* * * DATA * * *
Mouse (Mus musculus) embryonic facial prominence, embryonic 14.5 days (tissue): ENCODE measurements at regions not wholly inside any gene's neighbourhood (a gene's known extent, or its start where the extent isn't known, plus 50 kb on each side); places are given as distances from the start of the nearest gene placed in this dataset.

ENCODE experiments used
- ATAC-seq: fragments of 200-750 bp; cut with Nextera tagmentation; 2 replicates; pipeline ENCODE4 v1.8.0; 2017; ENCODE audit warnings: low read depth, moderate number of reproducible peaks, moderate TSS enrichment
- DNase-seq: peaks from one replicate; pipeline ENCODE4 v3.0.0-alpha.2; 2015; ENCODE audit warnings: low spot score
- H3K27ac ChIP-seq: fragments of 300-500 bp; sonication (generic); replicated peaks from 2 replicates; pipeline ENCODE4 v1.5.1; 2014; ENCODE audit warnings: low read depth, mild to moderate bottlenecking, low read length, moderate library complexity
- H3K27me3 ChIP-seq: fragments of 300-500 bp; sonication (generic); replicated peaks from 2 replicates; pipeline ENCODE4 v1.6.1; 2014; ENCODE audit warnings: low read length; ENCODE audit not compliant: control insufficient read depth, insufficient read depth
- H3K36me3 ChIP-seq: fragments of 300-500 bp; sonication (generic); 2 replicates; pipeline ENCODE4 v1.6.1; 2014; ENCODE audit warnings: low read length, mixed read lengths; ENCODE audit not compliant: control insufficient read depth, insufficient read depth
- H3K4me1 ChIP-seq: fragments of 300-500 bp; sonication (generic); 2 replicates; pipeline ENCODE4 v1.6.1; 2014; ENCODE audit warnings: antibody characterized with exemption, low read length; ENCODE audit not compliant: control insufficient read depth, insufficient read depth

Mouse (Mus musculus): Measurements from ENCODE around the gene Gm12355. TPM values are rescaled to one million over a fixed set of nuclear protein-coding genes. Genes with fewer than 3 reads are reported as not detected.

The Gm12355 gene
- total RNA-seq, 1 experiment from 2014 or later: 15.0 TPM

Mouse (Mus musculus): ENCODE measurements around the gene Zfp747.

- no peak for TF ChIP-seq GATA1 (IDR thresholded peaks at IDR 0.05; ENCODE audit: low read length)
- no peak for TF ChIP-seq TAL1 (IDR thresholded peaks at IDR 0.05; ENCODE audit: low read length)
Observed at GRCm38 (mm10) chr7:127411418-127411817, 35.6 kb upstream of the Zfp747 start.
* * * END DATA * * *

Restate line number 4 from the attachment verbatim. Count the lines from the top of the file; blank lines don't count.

- DNase-seq: peaks from one replicate; pipeline ENCODE4 v3.0.0-alpha.2; 2015; ENCODE audit warnings: low spot score